The Lord of the Rings: Gollum is the latest game to dive into the brilliant fantasy universe created by J.R.R. Tolkien. Developed by Daedalic Entertainment and published in association with Nacon, this adventure shines the spotlight on one of the franchise’s most memorable side characters. While it proves to be a fascinating dive into the series’ lore, mechanical and technical shortcomings keep it from being something precious.
One ring to rule them all
The Lord of the Rings: Gollum is set parallel to the early events of the series, allowing Daedalic Entertainment to fill in the blanks in regard to what the character was up to while he wasn’t on-screen (or page). Gollum is in search of a valuable item that was stolen from him, and his journey will take him across the treacherous lands of Mordor, coming face-to-face with great dangers and meeting some of the iconic characters from The Lord of the Rings.
The world of LotR is rich with lore, and it's clear that the developers had a good time diving into Tolkien’s world and adding new color to the backstory of Gollum and other familiar characters and locations. Even as someone who isn’t a superfan of the series, I was quickly pulled in by the narrative and found the pacing to be solid enough to keep me engaged throughout multiple chapters.
Gollum also captures the essence of Lord of the Rings with some solid music and sound design. Gollum is an often timid creature in way over his head, and the tense score really drives home that sense of danger when fleeing from orcs and evading captors. It also cleverly compliments the warring personas inside of the protagonist.
Gollum’s dual personalities made for excellent material to be explored in a narrative adventure. You’re often given the chance to speak and respond to other characters as either Gollum or Smeagol, leading to minor changes in dialogue and radical shifts in the story. This aspect of the character is also factored into the gameplay.
Mordor, more problems
When faced with major story decisions, players will be asked to act as either Gollum or Smeagol. While Smeagol’s behavior is usually optimistic and kind, Gollum is bitter and hateful. Whichever side you choose, you’ll have to convince the other in a brief conversational puzzle. Gollum and Smeagol will have an internal debate as you steer the conversation by selecting from available dialogue options. It highlights the most interesting part of the character in a way that feels interactive and engaging.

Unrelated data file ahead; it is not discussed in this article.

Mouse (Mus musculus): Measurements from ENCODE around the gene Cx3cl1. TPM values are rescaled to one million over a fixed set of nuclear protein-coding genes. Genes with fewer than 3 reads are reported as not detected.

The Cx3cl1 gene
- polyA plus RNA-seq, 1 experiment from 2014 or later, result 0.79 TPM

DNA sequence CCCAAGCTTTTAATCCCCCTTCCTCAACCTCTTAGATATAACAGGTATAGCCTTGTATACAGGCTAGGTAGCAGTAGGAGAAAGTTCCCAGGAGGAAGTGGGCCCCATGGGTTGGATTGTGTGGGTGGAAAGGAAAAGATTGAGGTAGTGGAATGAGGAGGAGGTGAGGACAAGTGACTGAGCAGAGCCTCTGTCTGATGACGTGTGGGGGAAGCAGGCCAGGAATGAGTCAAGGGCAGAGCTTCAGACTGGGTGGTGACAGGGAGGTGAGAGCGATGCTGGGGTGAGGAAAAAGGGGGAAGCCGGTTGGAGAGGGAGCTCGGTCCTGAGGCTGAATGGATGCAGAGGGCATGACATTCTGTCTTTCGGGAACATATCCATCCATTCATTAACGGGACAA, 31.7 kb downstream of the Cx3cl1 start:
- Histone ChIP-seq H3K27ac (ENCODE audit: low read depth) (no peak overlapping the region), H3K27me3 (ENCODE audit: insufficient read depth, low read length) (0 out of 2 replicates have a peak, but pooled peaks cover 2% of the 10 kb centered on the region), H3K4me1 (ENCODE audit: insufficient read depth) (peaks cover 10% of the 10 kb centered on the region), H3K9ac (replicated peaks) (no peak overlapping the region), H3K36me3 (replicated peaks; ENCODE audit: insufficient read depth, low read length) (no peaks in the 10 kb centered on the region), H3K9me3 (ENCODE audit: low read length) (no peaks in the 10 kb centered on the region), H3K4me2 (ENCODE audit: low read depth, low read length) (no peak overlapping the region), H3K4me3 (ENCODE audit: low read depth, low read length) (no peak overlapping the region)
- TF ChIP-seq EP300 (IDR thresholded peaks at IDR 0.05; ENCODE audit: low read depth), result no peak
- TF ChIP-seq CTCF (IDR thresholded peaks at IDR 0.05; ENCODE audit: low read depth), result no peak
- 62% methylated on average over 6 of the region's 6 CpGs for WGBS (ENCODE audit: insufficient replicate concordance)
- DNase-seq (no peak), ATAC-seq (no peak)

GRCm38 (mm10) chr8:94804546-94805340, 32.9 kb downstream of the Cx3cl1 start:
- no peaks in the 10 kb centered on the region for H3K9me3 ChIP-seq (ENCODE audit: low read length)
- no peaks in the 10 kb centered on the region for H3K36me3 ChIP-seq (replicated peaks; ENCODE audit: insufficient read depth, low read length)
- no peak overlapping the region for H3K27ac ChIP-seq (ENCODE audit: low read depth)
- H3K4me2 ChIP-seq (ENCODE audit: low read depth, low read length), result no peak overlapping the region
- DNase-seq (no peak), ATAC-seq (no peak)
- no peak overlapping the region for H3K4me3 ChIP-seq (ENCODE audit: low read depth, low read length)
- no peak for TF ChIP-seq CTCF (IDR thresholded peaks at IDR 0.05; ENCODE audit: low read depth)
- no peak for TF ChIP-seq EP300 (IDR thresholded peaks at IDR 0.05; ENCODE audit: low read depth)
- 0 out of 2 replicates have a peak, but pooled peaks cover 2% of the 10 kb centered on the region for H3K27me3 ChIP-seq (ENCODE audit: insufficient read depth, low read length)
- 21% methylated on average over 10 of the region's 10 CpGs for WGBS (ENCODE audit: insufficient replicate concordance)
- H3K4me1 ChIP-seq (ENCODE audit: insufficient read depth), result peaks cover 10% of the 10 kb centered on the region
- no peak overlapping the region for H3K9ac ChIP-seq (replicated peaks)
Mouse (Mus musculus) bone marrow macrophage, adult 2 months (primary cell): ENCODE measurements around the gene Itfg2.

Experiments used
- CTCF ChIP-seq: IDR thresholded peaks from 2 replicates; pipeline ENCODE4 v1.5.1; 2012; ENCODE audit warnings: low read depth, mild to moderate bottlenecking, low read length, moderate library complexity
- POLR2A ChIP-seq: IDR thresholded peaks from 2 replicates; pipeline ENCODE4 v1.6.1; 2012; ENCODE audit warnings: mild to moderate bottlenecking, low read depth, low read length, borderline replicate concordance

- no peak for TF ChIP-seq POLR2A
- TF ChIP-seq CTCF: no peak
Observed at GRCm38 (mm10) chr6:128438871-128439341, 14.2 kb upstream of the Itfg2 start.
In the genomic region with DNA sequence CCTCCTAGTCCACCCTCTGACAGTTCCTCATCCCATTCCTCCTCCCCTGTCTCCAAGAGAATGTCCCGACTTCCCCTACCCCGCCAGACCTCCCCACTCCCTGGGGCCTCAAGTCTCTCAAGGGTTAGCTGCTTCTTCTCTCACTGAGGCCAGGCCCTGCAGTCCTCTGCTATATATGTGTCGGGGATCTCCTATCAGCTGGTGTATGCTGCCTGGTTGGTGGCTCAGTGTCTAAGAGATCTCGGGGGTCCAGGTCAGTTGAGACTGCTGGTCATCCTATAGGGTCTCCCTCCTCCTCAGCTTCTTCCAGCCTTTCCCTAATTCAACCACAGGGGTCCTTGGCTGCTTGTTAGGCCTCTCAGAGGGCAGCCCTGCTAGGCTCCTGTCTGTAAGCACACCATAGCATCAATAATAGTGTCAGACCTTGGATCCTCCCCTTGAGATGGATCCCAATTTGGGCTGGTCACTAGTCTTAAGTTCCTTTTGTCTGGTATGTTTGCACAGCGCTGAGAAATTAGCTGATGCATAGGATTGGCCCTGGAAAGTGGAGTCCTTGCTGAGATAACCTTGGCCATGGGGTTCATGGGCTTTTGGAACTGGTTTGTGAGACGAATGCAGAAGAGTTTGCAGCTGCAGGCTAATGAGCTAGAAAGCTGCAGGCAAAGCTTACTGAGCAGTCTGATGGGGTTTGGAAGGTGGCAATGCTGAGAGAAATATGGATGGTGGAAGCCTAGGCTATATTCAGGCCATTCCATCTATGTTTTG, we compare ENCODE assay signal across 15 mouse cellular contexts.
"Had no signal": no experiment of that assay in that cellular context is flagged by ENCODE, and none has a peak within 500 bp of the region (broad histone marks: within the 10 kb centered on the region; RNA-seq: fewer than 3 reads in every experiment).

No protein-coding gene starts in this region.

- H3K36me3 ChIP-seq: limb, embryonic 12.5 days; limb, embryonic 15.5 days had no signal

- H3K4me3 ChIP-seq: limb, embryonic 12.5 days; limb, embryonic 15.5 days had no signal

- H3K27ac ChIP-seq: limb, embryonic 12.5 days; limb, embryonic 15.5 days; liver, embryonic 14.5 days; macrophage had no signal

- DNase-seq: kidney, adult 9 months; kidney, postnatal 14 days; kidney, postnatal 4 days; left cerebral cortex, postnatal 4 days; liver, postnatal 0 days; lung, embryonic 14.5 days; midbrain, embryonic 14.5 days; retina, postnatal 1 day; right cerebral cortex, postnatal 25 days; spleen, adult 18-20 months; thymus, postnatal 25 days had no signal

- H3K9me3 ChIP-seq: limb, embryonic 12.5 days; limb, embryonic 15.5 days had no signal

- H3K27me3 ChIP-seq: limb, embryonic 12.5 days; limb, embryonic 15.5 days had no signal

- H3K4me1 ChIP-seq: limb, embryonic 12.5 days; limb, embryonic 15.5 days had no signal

The game also tracks the overall battle between Gollum and Smeagol. An icon in the HUD displays which personality is in the drivers seat, and other characters will approach and interact with Gollum differently depending on who is in control. It’s neat that your choices have passive ramifications, even when you’re not actively making a binary decision.
Unfortunately, the Gollum vs Smeagol mechanic is the only engaging part of LotR: Gollum. The moment-to-moment gameplay primarily revolves around 3D platforming and stealth, both of which feel incredibly paint-by-numbers. There’s a lot of Assassin’s Creed-style ledge-hopping and bush-hiding, and instances where you have to toss a rock to make an enemy look a certain way. There’s no spin on it that makes it feel unique to this game, and I found myself growing bored pretty quickly.
While Gollum is an action-adventure game, there isn’t really any straightforward combat. The creature is wise enough to know that he wouldn’t last in a fight against your average orc, so he resorts to ambushing enemies in order to get the physical upper hand. It’s pretty fun the first handful of times, but eventually becomes another monotonous gameplay task that feels more like a bridge to the next cutscene or story beat.
It also doesn’t help that the game overall feels rough around the edges. The visuals are fine enough, but movement often felt clunky, and my camera was constantly jumping or overshooting my desired movement
I also experienced some consistent performance issues while playing on PC. Even on medium settings, there would be regular hitches and frame drops. I did the majority of my playing prior to the release of a day one patch, so it’s quite possible that these issues won’t be present once the game is in your hands. Still, it’s something to keep in mind if you plan on picking the game up on PC.
There’s no doubt in my mind that Lord of the Rings fans will appreciate a lot of what Gollum is offering. It’s genuinely cool seeing such a fascinating side character step into the protagonist role in a story that further expands on a universe teeming with secrets to discover. It’s a bummer that there isn’t much else to write home about. A dull gameplay experience and technical hiccups make The Lord of the Rings: Gollum just as much of a polarizing experience as its main character.
This review is based on a digital Steam code provided by the publisher. The Lord of the Rings: Gollum launches on May 25, 2023, for PS4, PS5, Xbox One, Xbox Series X, and PC.
- Interesting dive into Lord of the Rings lore
- Gollum's dual personalities make for a great story and gameplay mechanic
- Solid score and sound design
- Platforming and stealth elements are quite dull
- Technical hiccups were frequent during the review period
- Movement feels clunky
Donovan Erskine posted a new article, The Lord of the Rings: Gollum review: Two-faced
This really is shaping up to be the year of crap PC ports
I saw a 4090 benchmark on Reddit only getting 43 FPS with high settings and RT on.
forgot the res, it was 4k.